In the typical Chicago child support case, the parties will agree to use, or the Judge will order, the statutory child support guidelines as set forth in the Illinois Marriage and Dissolution of Marriage Act. Those guidelines are:
Number of Children
- 1 child: 20% of supporting party's net income
- 2 children: 28% of supporting party's net income
- 3 children: 32% of supporting party's net income
- 4 children: 40% of supporting party's net income
- 5 children: 45% of supporting party's net income
- 6 or more: 50% of supporting party's net income
The question is "what is considered net income?" That too is set forth in the Illinois Marriage and Dissolution of Marriage Act:
"Net income" is defined as the total of all income from all sources, minus the following deductions:
- Federal income tax (properly calculated withholding or estimated payments);
- State income tax (properly calculated withholding or estimated payments);
- Social Security (FICA payments);
- Mandatory retirement contributions required by law or as a condition of employment;
- Union dues;
- Dependent and individual health/hospitalization insurance premiums and life insurance premiums for life insurance ordered by the court to reasonably secure child support or support ordered pursuant to Section 513, any such order to entail provisions on which the parties agree or, otherwise, in accordance with the limitations set forth in subsection 504(f)(1) and (2);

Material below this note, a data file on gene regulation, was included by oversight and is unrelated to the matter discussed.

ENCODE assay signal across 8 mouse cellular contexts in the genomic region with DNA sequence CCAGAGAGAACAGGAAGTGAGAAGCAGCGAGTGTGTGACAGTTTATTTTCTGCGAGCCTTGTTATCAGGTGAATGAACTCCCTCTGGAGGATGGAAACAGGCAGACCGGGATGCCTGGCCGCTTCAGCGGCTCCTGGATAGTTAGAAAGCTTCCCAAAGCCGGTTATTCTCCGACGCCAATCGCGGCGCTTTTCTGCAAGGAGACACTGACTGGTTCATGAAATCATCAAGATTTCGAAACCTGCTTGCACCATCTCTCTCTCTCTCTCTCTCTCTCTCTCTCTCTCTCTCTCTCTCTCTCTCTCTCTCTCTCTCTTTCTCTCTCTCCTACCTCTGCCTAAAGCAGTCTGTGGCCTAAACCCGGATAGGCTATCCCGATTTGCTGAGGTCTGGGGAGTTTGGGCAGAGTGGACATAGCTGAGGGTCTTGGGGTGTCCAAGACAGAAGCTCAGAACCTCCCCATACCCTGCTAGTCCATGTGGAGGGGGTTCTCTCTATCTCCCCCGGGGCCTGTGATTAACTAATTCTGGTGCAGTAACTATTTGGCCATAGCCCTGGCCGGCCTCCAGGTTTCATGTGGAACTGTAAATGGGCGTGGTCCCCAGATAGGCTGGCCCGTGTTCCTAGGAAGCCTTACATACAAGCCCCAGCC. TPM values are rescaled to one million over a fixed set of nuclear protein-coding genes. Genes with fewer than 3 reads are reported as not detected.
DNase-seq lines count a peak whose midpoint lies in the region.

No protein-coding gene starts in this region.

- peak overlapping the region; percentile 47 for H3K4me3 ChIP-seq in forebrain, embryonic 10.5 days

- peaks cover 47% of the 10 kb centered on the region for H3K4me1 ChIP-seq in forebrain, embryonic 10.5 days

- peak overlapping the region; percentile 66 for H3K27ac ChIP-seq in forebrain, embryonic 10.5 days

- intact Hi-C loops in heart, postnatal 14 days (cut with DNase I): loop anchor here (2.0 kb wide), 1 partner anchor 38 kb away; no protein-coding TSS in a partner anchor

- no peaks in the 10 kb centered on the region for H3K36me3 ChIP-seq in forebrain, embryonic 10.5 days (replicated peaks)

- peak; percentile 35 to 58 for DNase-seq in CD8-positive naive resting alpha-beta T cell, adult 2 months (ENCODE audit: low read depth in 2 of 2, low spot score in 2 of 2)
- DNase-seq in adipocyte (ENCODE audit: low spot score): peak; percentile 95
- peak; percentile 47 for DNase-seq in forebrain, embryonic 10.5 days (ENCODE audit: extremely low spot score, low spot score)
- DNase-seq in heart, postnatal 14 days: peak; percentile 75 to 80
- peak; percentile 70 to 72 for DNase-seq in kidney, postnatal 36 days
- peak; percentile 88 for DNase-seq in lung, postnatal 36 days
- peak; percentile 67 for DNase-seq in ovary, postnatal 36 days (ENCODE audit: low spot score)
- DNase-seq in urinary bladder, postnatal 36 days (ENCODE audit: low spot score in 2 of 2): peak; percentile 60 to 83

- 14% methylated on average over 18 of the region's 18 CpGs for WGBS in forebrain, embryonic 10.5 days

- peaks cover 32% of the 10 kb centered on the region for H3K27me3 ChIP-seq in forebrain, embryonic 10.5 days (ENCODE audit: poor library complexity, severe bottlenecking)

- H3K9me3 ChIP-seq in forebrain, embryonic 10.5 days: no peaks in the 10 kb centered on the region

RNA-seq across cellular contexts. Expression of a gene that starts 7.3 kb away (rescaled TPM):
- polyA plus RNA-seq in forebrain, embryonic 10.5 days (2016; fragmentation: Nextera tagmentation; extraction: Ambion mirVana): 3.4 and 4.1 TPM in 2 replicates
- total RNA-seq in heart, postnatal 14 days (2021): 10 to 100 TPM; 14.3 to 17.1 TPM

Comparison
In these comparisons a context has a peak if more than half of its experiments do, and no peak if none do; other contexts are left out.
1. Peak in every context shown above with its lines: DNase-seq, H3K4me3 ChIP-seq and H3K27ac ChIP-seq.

- Prior obligations of support or maintenance actually paid pursuant to a court order;
- Expenditures for repayment of debts that represent reasonable and necessary expenses for the production of income, medical expenditures necessary to preserve life or health, reasonable expenditures for the benefit of the child and the other parent, exclusive of gifts. The court shall reduce net income in determining the minimum amount of support to be ordered only for the period that such payments are due and shall enter an order containing provisions for its self-executing modification upon termination of such payment period;
- Foster care payments paid by the Department of Children and Family Services for providing licensed foster care to a foster child. 750 ILCS 5/505(a)(3).
But note these percentages of net income are only "guidelines." The Court may deviate, up or down, from the guidelines whenever it is in the best interest of the child. Again, the Illinois Marriage and Dissolution of Marriage Act provides factors which the law considers relevant to child support. They are:
(2) The above guidelines shall be applied in each case unless the court makes a finding that application of the guidelines would be inappropriate, after considering the best interests of the child in light of evidence including but not limited to one or more of the following relevant factors:
- the financial resources and needs of the child;
- the financial resources and needs of the custodial parent;
- the standard of living the child would have enjoyed had the marriage not been dissolved;
- the physical and emotional condition of the child, and his educational needs; and
- the financial resources and needs of the non-custodial parent.
If the court deviates from the guidelines, the court's finding shall state the amount of support that would have been required under the guidelines, if determinable. The court shall include the reason or reasons for the variance from the guidelines. 750 ILCS 5/505(a)(2).
The above factors are not exclusive. Your attorney can present evidence in negotiations or at trial of any other factors which would impact the needs of the child.
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